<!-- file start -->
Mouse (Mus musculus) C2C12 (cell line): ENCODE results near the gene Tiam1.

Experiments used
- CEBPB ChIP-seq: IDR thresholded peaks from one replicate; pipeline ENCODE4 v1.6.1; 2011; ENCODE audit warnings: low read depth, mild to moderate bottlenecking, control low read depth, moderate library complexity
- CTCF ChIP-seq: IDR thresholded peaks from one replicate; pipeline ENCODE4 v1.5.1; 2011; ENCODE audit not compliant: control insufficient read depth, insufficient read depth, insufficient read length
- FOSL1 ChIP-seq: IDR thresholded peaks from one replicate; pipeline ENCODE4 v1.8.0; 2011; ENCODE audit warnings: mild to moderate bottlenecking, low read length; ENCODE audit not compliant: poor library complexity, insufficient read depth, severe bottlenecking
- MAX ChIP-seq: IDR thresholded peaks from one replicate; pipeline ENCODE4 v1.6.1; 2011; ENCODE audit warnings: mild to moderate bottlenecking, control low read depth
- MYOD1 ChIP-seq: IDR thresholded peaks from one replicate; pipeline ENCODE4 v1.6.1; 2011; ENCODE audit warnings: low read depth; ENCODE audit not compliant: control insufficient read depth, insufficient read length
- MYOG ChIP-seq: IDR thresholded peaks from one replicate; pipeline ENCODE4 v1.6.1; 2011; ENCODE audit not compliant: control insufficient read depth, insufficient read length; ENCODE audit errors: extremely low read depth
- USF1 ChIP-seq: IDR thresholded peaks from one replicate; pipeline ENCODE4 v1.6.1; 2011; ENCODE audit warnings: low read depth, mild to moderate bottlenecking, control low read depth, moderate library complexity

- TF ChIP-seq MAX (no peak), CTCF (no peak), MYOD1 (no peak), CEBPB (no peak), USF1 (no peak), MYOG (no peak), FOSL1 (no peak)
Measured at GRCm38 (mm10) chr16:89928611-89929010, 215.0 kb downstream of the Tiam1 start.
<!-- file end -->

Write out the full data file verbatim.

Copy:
Mouse (Mus musculus) C2C12 (cell line): ENCODE results near the gene Tiam1.

Experiments used
- CEBPB ChIP-seq: IDR thresholded peaks from one replicate; pipeline ENCODE4 v1.6.1; 2011; ENCODE audit warnings: low read depth, mild to moderate bottlenecking, control low read depth, moderate library complexity
- CTCF ChIP-seq: IDR thresholded peaks from one replicate; pipeline ENCODE4 v1.5.1; 2011; ENCODE audit not compliant: control insufficient read depth, insufficient read depth, insufficient read length
- FOSL1 ChIP-seq: IDR thresholded peaks from one replicate; pipeline ENCODE4 v1.8.0; 2011; ENCODE audit warnings: mild to moderate bottlenecking, low read length; ENCODE audit not compliant: poor library complexity, insufficient read depth, severe bottlenecking
- MAX ChIP-seq: IDR thresholded peaks from one replicate; pipeline ENCODE4 v1.6.1; 2011; ENCODE audit warnings: mild to moderate bottlenecking, control low read depth
- MYOD1 ChIP-seq: IDR thresholded peaks from one replicate; pipeline ENCODE4 v1.6.1; 2011; ENCODE audit warnings: low read depth; ENCODE audit not compliant: control insufficient read depth, insufficient read length
- MYOG ChIP-seq: IDR thresholded peaks from one replicate; pipeline ENCODE4 v1.6.1; 2011; ENCODE audit not compliant: control insufficient read depth, insufficient read length; ENCODE audit errors: extremely low read depth
- USF1 ChIP-seq: IDR thresholded peaks from one replicate; pipeline ENCODE4 v1.6.1; 2011; ENCODE audit warnings: low read depth, mild to moderate bottlenecking, control low read depth, moderate library complexity

- TF ChIP-seq MAX (no peak), CTCF (no peak), MYOD1 (no peak), CEBPB (no peak), USF1 (no peak), MYOG (no peak), FOSL1 (no peak)
Measured at GRCm38 (mm10) chr16:89928611-89929010, 215.0 kb downstream of the Tiam1 start.